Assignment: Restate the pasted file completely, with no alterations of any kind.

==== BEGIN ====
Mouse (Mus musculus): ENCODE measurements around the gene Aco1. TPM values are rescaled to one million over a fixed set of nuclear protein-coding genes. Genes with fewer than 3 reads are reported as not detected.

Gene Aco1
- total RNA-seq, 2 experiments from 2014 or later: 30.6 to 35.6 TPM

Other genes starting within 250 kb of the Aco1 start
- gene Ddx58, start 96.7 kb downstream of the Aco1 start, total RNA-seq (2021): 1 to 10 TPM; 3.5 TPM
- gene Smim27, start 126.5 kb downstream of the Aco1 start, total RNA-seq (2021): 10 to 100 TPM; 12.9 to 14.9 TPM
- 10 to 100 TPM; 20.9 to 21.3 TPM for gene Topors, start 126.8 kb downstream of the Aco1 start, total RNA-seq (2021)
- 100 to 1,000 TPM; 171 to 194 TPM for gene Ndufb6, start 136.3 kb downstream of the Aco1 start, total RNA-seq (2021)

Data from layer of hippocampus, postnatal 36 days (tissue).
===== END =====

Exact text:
Mouse (Mus musculus): ENCODE measurements around the gene Aco1. TPM values are rescaled to one million over a fixed set of nuclear protein-coding genes. Genes with fewer than 3 reads are reported as not detected.

Gene Aco1
- total RNA-seq, 2 experiments from 2014 or later: 30.6 to 35.6 TPM

Other genes starting within 250 kb of the Aco1 start
- gene Ddx58, start 96.7 kb downstream of the Aco1 start, total RNA-seq (2021): 1 to 10 TPM; 3.5 TPM
- gene Smim27, start 126.5 kb downstream of the Aco1 start, total RNA-seq (2021): 10 to 100 TPM; 12.9 to 14.9 TPM
- 10 to 100 TPM; 20.9 to 21.3 TPM for gene Topors, start 126.8 kb downstream of the Aco1 start, total RNA-seq (2021)
- 100 to 1,000 TPM; 171 to 194 TPM for gene Ndufb6, start 136.3 kb downstream of the Aco1 start, total RNA-seq (2021)

Data from layer of hippocampus, postnatal 36 days (tissue).